Cerebral palsy is an injury to the brain, but what we find is that it has a lot of effects on how you use your muscles.
When you use your muscles, the muscle activity actually releases growth factors in the brain. Basically using your muscles, tells your brain that you want to keep growing. So this is why a lot of children with cerebral palsy are smaller because they're not using their muscles. The muscles aren't signaling the brain to keep growing.
Early intervention is important, but we may not start it young enough. It's very challenging in cerebral palsy as in all children, because if they're not doing anything yet, motor wise, how do you really intervene? Easy things like putting the child on their tummy more, holding them upright so they have to use their muscles, standing them up on your lap, and having them bounce and use their legs. Anything that would encourage them to use any of their muscles and joints.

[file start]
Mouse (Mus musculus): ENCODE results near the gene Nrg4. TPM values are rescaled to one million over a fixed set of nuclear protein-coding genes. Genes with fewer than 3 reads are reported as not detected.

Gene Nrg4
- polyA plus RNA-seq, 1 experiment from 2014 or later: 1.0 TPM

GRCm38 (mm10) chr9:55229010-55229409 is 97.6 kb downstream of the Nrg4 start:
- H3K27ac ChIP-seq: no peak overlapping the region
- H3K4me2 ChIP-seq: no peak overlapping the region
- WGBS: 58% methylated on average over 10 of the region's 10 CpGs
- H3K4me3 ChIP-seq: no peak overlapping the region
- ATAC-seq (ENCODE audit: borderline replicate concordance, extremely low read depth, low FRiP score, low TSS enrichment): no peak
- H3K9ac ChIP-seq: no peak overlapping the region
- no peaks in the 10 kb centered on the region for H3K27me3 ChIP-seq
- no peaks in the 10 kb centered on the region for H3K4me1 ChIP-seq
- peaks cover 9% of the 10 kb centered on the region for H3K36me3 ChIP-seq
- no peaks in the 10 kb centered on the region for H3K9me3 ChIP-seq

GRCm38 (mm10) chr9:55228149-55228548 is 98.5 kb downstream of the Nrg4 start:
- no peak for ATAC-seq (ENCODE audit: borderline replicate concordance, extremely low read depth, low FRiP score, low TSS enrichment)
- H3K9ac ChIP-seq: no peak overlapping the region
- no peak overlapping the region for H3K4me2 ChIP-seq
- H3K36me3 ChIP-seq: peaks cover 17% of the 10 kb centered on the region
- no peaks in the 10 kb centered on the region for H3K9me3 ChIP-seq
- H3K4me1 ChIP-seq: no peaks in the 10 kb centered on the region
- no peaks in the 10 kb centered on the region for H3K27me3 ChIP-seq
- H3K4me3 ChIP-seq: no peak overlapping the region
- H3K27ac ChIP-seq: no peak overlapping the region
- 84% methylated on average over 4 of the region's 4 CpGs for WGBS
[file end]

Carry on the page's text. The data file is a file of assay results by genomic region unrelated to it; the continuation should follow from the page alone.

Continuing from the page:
Science has been telling us how important movement is, but it’s possible that we have not been starting early enough in those first few months of life. It’s likely that Early intervention has not really shown the results it can have because we haven't started sooner. Children inherently love movements. It's something that parents enjoy doing with their children. They're learning something, their muscles are learning. Their brain is learning and they're enjoying it. It promotes their interest in moving more.
"When you use your muscles, the muscle activity actually releases growth factors in the brain."